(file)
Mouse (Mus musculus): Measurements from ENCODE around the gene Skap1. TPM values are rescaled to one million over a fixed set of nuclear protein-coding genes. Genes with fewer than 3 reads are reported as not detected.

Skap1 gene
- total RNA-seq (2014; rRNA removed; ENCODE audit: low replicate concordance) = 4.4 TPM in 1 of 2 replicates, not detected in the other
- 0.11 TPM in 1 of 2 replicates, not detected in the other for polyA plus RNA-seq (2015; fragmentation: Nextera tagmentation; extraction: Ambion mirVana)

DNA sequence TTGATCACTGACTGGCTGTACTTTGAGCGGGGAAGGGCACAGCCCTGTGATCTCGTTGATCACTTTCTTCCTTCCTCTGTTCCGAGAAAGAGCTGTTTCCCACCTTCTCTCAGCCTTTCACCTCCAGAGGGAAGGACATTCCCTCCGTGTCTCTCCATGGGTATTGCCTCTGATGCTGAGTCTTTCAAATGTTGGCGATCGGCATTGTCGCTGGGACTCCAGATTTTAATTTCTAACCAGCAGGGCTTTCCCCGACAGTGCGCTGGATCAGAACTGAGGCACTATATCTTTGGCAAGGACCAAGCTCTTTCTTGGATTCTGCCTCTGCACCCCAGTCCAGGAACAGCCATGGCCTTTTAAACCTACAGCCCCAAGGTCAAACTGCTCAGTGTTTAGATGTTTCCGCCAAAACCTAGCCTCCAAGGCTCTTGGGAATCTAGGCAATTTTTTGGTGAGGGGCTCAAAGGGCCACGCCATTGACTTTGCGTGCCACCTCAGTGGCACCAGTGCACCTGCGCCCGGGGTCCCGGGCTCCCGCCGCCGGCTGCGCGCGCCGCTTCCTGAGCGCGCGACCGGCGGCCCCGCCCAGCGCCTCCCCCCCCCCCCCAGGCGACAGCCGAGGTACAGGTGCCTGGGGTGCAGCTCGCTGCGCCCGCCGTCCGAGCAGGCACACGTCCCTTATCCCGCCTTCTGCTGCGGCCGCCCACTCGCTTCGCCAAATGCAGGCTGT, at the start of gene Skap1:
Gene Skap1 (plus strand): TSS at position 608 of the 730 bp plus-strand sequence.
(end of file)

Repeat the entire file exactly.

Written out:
Mouse (Mus musculus): Measurements from ENCODE around the gene Skap1. TPM values are rescaled to one million over a fixed set of nuclear protein-coding genes. Genes with fewer than 3 reads are reported as not detected.

Skap1 gene
- total RNA-seq (2014; rRNA removed; ENCODE audit: low replicate concordance) = 4.4 TPM in 1 of 2 replicates, not detected in the other
- 0.11 TPM in 1 of 2 replicates, not detected in the other for polyA plus RNA-seq (2015; fragmentation: Nextera tagmentation; extraction: Ambion mirVana)

DNA sequence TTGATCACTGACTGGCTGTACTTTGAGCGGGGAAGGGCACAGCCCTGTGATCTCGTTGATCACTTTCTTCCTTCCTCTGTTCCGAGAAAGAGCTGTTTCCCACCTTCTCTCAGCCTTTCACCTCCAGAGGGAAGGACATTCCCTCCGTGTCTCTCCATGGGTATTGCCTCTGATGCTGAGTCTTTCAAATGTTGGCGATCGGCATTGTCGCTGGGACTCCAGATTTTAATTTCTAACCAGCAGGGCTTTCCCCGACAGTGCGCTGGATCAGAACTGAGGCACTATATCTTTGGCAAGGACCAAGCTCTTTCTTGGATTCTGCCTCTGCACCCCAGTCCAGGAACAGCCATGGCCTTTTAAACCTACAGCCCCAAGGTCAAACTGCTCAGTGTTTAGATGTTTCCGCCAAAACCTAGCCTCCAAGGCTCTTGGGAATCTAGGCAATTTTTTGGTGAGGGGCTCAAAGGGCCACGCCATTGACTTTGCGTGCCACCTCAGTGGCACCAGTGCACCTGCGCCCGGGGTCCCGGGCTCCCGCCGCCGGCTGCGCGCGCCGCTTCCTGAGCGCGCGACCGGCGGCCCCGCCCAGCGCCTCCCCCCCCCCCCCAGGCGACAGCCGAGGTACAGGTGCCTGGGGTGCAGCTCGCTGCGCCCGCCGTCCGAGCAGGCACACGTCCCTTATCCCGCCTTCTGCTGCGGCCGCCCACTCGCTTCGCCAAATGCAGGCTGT, at the start of gene Skap1:
Gene Skap1 (plus strand): TSS at position 608 of the 730 bp plus-strand sequence.